National Security

Report: DHS Not Prepared to Secure 2020 Elections

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Federal oversight authorities are warning that the Department of Homeland Security is not prepared to ensure the integrity and security of the 2020 presidential election amid mounting concerns that foreign actors such as Russia could again influence the American vote.

While DHS’s Cybersecurity and Infrastructure Security Agency (CISA) has made strides in implementing election security plans in recent years, it "is not well-positioned to execute a nationwide strategy for securing election infrastructure prior to the start of the 2020 election cycle," according to the Government Accountability Office, which investigates election security.

A new GAO report released Thursday identified several glaring omissions that could compromise the 2020 elections and cast doubt on the integrity of the process. Federal oversight authorities have petitioned the security agency to "urgently finalize [its] strategic plan and the supporting operations plan for securing election infrastructure for the upcoming election."

CISA has been tasked with ensuring the elections are not vulnerable to hackers and other state-backed actors.

While the agency has sought to address cyber issues and critical election infrastructure, it has failed to develop comprehensive plans that would provide security assistance to political campaigns. The agency also dropped the ball on efforts to raise public awareness of foreign influence threats, according to the GAO report.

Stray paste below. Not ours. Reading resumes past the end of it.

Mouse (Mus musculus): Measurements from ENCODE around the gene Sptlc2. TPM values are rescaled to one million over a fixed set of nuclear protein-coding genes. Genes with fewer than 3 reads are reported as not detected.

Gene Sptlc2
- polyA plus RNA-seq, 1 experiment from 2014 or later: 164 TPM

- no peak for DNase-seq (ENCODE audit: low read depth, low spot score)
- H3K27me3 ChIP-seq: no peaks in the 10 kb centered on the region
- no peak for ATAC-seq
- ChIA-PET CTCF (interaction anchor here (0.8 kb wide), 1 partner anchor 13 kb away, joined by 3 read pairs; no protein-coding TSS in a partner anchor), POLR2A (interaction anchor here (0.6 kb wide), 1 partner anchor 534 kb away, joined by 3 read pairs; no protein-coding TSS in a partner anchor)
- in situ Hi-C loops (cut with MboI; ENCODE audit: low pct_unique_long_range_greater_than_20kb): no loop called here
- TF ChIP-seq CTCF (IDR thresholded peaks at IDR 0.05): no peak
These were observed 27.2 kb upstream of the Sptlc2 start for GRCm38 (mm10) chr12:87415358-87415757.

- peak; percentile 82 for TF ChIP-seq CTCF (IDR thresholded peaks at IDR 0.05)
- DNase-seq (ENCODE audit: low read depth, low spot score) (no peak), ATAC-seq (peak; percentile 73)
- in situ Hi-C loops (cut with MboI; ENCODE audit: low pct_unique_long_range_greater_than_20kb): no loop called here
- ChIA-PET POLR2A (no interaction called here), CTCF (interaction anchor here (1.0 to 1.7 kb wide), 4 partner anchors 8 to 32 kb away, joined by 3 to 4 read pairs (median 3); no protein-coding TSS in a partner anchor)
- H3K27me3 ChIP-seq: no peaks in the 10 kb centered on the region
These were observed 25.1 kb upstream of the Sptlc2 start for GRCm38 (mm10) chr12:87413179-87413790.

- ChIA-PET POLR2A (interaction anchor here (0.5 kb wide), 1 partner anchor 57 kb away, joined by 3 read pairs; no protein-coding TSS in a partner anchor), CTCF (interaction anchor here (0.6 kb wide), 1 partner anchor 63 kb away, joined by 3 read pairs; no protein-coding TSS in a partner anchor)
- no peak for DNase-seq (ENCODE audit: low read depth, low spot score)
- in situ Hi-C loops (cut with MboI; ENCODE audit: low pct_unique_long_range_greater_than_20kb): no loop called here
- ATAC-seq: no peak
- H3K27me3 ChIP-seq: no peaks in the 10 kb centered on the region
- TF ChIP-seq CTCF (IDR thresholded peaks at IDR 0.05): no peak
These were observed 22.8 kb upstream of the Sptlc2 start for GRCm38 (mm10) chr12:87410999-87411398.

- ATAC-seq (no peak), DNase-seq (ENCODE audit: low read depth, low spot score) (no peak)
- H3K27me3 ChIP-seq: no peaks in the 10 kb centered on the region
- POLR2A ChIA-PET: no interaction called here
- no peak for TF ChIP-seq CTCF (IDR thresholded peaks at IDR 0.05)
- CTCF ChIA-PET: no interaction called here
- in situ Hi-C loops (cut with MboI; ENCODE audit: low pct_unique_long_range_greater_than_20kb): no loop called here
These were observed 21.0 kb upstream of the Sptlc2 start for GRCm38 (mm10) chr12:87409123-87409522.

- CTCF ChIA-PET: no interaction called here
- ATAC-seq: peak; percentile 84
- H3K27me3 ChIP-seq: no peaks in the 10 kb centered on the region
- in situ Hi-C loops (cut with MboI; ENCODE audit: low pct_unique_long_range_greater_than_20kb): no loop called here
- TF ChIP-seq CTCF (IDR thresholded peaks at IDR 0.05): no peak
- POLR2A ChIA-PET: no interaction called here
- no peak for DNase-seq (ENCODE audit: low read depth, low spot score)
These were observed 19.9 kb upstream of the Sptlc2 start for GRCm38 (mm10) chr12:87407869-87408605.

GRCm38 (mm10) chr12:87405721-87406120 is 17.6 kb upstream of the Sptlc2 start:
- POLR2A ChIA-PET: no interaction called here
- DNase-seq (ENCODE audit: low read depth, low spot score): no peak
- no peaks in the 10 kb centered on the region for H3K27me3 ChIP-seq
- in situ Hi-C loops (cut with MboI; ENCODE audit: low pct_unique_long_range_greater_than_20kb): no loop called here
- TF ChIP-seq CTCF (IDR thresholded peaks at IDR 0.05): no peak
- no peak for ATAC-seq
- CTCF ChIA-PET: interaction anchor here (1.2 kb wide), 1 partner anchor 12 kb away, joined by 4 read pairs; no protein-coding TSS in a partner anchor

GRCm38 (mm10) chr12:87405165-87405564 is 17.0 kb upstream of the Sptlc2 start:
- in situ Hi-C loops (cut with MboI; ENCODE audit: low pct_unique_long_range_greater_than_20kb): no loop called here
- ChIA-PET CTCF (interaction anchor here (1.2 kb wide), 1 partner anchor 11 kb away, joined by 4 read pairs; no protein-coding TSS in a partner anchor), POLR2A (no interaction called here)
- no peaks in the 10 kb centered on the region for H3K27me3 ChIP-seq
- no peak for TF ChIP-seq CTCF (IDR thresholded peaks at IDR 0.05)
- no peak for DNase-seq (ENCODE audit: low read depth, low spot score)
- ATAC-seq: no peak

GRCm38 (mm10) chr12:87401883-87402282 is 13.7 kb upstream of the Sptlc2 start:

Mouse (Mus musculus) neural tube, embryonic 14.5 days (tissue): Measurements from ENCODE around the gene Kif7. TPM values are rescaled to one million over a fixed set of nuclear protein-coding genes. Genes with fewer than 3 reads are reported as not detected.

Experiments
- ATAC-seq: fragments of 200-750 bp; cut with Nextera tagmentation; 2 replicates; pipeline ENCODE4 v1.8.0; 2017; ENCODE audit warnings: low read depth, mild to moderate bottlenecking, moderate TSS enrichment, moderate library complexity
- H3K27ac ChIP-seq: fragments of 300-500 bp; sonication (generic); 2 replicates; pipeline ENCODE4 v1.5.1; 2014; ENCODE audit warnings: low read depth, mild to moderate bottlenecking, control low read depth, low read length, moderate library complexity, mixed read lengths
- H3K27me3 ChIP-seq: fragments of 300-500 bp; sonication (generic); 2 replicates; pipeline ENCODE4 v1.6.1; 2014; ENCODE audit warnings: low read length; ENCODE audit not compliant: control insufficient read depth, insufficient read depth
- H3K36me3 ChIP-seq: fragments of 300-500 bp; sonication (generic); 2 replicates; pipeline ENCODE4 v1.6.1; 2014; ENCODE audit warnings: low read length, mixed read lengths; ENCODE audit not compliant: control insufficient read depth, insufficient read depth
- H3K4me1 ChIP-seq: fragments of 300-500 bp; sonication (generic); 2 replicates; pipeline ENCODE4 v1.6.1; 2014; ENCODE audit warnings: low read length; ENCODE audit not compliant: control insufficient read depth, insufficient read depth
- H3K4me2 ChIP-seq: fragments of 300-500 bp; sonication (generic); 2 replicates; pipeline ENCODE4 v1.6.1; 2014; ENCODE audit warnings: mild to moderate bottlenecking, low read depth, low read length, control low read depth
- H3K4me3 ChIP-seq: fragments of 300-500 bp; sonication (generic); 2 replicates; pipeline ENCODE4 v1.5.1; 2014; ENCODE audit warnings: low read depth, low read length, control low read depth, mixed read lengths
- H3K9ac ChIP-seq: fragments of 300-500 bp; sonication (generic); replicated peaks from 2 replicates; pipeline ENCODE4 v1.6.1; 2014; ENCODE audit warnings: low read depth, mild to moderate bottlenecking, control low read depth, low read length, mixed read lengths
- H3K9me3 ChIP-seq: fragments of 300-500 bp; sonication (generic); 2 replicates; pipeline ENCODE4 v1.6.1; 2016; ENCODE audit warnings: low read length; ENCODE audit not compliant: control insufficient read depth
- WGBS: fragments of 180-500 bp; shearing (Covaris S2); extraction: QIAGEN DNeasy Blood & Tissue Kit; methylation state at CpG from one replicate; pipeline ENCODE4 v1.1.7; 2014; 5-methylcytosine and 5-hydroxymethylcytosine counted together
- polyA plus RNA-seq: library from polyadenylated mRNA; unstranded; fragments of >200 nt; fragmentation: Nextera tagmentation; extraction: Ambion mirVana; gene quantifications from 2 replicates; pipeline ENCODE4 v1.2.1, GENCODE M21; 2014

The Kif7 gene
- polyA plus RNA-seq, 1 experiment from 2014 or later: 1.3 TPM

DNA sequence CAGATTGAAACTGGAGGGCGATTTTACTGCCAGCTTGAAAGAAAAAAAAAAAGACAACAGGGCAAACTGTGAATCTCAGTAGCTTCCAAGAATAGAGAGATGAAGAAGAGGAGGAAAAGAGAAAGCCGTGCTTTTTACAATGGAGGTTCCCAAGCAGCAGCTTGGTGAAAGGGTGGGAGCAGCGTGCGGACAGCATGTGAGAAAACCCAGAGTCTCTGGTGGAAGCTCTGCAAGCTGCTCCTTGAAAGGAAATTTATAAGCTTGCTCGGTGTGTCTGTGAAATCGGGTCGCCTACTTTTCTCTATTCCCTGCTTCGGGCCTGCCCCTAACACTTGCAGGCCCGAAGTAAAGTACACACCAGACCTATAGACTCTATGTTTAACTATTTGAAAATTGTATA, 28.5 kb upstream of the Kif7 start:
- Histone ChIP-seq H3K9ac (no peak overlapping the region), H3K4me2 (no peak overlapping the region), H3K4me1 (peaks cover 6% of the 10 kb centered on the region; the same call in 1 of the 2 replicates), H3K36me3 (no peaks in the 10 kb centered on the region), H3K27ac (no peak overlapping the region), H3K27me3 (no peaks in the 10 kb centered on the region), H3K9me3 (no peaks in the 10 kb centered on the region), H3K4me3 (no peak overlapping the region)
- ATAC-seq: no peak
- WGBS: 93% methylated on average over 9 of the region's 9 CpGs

Reviews of CISA’s response to the 2018 election found the agency is not capable of responding to incidents in a timely fashion on the ground. It also faces challenges in coordinating with other government agencies on election security issues.

The agency is "not always providing actionable recommendations in DHS classified threat briefings or making unclassified versions of the briefings available, which may have hindered election officials' ability to effectively communicate with information technology and other personnel in their agencies who did not have clearances," the GAO found.

Officials central to the election security process did not have access to "social media websites from situational awareness rooms, which hindered their collection and analysis of threat information," according to the report.

CISA also does not have enough field staff to provide timely on-the-ground work during Election Day. This "could limit the agency's timeliness in responding to an incident."

Further, current plans fail to outline a clear government response "in the event of a compromise that exhausts state and local resources, which may limit knowledge about agency capabilities that are available," according to the report.

The GAO in its report asked CISA to ensure its plans "fully address" all potential election hazards and address how it is responding to challenges that were brought forth during the previous election cycle.